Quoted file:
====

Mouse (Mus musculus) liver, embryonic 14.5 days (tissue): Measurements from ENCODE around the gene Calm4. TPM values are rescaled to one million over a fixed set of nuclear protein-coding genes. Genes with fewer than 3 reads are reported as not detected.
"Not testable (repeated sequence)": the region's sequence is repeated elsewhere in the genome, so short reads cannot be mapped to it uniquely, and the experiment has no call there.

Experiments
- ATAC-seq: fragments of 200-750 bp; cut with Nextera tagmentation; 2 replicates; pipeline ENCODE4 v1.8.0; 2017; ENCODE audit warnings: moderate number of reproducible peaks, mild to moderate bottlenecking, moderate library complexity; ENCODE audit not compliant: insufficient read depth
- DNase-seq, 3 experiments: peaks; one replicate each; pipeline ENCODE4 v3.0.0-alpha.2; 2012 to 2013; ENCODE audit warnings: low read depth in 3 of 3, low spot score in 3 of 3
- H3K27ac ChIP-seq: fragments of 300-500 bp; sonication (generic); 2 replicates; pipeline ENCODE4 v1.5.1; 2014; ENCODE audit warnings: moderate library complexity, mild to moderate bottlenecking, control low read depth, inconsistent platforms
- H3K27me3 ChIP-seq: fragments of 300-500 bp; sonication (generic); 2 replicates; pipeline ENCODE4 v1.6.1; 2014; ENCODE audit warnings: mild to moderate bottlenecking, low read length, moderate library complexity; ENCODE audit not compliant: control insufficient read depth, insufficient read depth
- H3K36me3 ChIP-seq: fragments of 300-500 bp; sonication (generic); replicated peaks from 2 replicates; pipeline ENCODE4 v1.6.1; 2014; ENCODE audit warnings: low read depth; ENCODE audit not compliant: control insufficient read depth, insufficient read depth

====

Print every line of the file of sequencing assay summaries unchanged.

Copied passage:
Mouse (Mus musculus) liver, embryonic 14.5 days (tissue): Measurements from ENCODE around the gene Calm4. TPM values are rescaled to one million over a fixed set of nuclear protein-coding genes. Genes with fewer than 3 reads are reported as not detected.
"Not testable (repeated sequence)": the region's sequence is repeated elsewhere in the genome, so short reads cannot be mapped to it uniquely, and the experiment has no call there.

Experiments
- ATAC-seq: fragments of 200-750 bp; cut with Nextera tagmentation; 2 replicates; pipeline ENCODE4 v1.8.0; 2017; ENCODE audit warnings: moderate number of reproducible peaks, mild to moderate bottlenecking, moderate library complexity; ENCODE audit not compliant: insufficient read depth
- DNase-seq, 3 experiments: peaks; one replicate each; pipeline ENCODE4 v3.0.0-alpha.2; 2012 to 2013; ENCODE audit warnings: low read depth in 3 of 3, low spot score in 3 of 3
- H3K27ac ChIP-seq: fragments of 300-500 bp; sonication (generic); 2 replicates; pipeline ENCODE4 v1.5.1; 2014; ENCODE audit warnings: moderate library complexity, mild to moderate bottlenecking, control low read depth, inconsistent platforms
- H3K27me3 ChIP-seq: fragments of 300-500 bp; sonication (generic); 2 replicates; pipeline ENCODE4 v1.6.1; 2014; ENCODE audit warnings: mild to moderate bottlenecking, low read length, moderate library complexity; ENCODE audit not compliant: control insufficient read depth, insufficient read depth
- H3K36me3 ChIP-seq: fragments of 300-500 bp; sonication (generic); replicated peaks from 2 replicates; pipeline ENCODE4 v1.6.1; 2014; ENCODE audit warnings: low read depth; ENCODE audit not compliant: control insufficient read depth, insufficient read depth